Eudora Welty How We Learn Analysis

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8 September 2015
How We Learn
The learning process is hard to describe or summarize in simple statements. This is because it occurs differently in every individual, and is influenced by the people, places and events surrounding each particular person. In her essay about growing up with a love of books and reading, Eudora Welty makes an important statement about the learning process when she writes, “Learning stamps you with its moments. Childhood’s learning is made up of moments. It isn’t steady. It’s a pulse” (Welty). This essay evaluates Welty’s statement based upon personal experience and content from the reading. It is concluded that, while the statement contains some truth and much wisdom, it is
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As she eloquently describes how her childhood was full of books, reading, and learning moments, she seems to be saying that the moments she remembers are the moments in which she learned things. Yet it seems more accurate to state that, as children and maybe even as adults, we learn something every day, even if it is something simple or small. For example, I cannot remember when or where I learned the meaning of the word ‘Europe’, but I still have the knowledge. The same applies to thousands of other pieces of knowledge, which seems to suggest that I have been learning continuously, even though I cannot remember the moments in which I learned all of these things. In contrast to Welty’s statement, it seems more accurate to say that our recollection of learning comes in pulses, while learning itself, especially during childhood, is a continuous process taking place even when we don’t realize that it…show more content…
Anyone who played a sport, instrument or games as a child can recall the slow process between not understanding it at all, and becoming proficient. Playing baseball as a child, I remember starting to play catch with my parents until I could successfully catch and throw the ball. The next year, I played tee-ball, which gets the child accustomed to hitting a stationary target. The year after that, the fathers pitched the ball slowly to the batter, and finally the children could play an entire game on their own, albeit on a smaller field than is used by professionals. This, and so many other experiences, show that most abilities are learned gradually. We may favor some pulses of learning because they end up being highly useful or important, but this does not justify a blanket idea of learning like the one proposed by Welty.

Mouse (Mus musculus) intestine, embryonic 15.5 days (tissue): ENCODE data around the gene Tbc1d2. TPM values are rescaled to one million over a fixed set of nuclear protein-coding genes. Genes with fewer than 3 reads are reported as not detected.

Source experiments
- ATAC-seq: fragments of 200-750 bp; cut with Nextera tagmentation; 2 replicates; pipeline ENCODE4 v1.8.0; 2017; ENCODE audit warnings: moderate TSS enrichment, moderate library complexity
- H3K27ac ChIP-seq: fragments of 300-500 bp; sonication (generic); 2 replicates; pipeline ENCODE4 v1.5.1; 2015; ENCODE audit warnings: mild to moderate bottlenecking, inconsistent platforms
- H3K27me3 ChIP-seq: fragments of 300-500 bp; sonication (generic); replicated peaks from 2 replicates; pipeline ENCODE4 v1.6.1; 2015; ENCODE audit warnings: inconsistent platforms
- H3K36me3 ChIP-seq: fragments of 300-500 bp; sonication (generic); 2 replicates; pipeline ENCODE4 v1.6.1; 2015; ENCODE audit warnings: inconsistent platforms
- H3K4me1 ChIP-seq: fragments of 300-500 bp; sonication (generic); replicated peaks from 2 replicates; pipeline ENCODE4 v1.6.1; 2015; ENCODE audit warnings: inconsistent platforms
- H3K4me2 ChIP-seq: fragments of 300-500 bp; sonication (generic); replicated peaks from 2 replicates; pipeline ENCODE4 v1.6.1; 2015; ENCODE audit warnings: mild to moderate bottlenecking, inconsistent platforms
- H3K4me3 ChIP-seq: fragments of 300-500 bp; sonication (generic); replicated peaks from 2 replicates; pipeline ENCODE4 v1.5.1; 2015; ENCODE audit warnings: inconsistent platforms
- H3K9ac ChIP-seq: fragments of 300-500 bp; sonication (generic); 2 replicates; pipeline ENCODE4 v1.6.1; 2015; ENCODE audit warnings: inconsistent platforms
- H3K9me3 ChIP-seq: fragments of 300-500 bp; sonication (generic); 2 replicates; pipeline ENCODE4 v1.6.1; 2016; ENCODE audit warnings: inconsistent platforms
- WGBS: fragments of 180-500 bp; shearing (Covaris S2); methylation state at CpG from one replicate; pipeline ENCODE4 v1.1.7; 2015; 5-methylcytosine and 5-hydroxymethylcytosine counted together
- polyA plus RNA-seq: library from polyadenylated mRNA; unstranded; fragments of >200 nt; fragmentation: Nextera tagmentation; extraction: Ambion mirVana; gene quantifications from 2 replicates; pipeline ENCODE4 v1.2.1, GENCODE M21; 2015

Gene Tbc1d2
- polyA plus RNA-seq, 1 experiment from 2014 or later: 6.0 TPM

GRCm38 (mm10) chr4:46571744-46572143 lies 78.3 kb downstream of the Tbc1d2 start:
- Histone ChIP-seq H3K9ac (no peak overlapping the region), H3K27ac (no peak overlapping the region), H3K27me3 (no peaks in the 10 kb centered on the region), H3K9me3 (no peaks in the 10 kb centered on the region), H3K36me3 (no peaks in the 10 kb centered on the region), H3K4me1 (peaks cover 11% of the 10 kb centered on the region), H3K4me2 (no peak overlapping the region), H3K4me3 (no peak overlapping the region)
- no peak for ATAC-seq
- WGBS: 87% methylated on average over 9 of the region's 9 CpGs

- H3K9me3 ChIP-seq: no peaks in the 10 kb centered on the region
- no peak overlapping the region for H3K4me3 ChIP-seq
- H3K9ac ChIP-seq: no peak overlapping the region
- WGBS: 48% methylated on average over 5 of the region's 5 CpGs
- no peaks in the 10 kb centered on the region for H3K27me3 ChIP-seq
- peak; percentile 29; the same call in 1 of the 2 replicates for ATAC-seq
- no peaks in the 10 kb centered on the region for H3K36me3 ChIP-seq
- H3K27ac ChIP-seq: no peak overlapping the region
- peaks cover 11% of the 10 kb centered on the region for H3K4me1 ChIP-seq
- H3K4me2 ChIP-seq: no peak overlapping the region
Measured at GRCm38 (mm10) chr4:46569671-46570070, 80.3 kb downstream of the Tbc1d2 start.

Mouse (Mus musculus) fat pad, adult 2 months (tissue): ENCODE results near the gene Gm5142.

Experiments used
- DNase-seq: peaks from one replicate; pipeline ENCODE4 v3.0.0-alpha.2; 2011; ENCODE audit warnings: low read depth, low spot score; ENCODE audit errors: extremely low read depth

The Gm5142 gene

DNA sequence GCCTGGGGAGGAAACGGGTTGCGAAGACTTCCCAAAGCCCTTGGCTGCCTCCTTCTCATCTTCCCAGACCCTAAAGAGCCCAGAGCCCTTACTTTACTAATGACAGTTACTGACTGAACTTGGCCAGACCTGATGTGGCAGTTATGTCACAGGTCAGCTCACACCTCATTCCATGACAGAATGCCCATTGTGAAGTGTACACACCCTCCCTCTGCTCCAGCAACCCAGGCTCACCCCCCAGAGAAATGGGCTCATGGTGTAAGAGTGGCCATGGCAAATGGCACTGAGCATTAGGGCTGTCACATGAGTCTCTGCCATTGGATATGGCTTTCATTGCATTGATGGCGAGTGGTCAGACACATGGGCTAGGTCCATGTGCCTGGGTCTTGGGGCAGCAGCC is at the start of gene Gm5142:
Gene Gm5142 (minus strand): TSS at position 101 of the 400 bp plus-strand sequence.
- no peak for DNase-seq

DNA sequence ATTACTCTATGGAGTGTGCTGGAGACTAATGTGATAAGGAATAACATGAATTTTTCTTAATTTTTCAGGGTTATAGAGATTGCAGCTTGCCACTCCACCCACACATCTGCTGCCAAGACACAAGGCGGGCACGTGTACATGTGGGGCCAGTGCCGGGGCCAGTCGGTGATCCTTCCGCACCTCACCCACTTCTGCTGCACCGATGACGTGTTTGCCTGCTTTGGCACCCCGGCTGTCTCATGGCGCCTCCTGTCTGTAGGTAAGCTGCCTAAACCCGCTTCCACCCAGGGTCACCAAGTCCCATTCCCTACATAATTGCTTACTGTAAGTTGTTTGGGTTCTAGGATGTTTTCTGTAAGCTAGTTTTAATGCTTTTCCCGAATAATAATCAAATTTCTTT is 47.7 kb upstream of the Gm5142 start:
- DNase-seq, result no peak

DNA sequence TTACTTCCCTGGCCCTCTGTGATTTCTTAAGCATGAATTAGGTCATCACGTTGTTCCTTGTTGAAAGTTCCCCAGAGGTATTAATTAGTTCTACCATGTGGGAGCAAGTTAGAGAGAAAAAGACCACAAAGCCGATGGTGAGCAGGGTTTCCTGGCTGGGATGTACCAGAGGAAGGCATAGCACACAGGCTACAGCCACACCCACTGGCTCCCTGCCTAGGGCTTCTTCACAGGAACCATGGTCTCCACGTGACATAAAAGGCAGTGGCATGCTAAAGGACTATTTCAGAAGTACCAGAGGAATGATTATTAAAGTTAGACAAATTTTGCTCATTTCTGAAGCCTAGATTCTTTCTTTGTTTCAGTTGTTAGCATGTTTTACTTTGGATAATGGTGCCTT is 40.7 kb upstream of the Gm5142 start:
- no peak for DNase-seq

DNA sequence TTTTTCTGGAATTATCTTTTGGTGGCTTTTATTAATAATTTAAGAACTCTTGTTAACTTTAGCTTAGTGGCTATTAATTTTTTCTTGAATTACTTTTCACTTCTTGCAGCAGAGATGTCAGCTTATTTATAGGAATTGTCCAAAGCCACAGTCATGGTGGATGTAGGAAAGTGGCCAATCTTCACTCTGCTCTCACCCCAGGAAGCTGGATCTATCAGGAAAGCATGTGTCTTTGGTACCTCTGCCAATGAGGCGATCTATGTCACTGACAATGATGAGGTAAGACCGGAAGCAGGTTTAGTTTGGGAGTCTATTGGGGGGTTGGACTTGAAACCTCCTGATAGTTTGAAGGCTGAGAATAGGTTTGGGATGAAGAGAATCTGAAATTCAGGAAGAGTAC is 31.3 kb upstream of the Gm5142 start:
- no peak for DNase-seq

Important pieces of learning often occur in pulses, but the process of learning itself is better characterized as a continuous process. This becomes clear when we think about all the different kinds of learning that make up our childhood and later life as well. However, the truth behind both the ‘pulse’ and ‘continuous’ views of learning should motivate research and thinking about what it means to learn, and why it is so essential to human and animal
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